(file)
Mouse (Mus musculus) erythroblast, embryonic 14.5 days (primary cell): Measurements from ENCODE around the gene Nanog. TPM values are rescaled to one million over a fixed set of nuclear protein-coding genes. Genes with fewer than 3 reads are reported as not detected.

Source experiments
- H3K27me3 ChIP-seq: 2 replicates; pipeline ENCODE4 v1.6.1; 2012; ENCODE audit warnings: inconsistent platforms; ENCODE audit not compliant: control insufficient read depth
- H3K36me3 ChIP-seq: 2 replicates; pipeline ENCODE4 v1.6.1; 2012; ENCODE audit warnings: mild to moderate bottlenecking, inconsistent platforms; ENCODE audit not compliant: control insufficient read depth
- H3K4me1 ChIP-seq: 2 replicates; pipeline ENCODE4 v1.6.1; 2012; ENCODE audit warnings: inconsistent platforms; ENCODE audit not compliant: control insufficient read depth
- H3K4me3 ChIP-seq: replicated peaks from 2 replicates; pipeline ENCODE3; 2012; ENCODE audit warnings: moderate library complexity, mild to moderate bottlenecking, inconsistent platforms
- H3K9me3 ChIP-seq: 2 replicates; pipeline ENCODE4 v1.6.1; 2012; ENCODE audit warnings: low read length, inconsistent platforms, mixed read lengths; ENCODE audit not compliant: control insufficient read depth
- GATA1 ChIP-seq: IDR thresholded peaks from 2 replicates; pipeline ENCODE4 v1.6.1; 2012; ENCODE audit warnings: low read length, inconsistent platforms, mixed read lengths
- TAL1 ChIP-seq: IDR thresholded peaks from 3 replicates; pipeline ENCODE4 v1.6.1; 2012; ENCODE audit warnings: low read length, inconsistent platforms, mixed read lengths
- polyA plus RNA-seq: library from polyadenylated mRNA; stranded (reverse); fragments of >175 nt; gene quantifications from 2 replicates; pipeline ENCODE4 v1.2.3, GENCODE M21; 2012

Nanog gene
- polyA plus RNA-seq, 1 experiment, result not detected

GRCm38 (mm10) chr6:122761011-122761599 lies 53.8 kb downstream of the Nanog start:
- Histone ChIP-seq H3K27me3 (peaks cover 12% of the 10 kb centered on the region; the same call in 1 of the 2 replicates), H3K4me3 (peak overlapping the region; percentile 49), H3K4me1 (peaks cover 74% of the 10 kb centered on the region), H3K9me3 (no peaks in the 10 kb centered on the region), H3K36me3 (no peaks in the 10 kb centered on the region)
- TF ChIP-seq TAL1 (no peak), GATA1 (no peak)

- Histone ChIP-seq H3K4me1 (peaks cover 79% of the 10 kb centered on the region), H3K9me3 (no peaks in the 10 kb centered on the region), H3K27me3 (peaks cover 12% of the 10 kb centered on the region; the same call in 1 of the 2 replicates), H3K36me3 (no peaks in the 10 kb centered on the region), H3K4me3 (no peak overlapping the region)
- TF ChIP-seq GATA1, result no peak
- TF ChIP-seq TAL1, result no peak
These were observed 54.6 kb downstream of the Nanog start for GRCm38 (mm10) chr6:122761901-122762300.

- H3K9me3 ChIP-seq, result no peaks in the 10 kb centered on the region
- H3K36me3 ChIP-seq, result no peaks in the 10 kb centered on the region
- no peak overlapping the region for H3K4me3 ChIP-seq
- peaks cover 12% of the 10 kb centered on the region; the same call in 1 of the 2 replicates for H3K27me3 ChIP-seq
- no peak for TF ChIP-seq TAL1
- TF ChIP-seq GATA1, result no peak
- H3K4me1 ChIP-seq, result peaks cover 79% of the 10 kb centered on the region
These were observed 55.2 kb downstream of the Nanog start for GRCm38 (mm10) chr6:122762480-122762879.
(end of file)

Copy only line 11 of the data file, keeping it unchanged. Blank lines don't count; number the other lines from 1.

Nanog gene